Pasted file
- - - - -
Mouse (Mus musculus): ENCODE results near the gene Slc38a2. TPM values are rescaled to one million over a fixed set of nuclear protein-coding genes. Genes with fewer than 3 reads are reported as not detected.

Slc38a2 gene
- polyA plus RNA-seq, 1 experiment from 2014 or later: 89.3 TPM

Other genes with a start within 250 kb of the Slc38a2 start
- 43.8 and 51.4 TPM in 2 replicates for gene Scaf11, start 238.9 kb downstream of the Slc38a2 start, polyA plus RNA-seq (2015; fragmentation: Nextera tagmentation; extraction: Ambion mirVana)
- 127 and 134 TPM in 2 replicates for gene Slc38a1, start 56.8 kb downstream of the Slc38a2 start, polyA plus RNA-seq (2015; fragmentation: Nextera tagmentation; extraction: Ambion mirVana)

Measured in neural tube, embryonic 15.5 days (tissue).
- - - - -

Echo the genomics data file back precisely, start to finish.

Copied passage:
Mouse (Mus musculus): ENCODE results near the gene Slc38a2. TPM values are rescaled to one million over a fixed set of nuclear protein-coding genes. Genes with fewer than 3 reads are reported as not detected.

Slc38a2 gene
- polyA plus RNA-seq, 1 experiment from 2014 or later: 89.3 TPM

Other genes with a start within 250 kb of the Slc38a2 start
- 43.8 and 51.4 TPM in 2 replicates for gene Scaf11, start 238.9 kb downstream of the Slc38a2 start, polyA plus RNA-seq (2015; fragmentation: Nextera tagmentation; extraction: Ambion mirVana)
- 127 and 134 TPM in 2 replicates for gene Slc38a1, start 56.8 kb downstream of the Slc38a2 start, polyA plus RNA-seq (2015; fragmentation: Nextera tagmentation; extraction: Ambion mirVana)

Measured in neural tube, embryonic 15.5 days (tissue).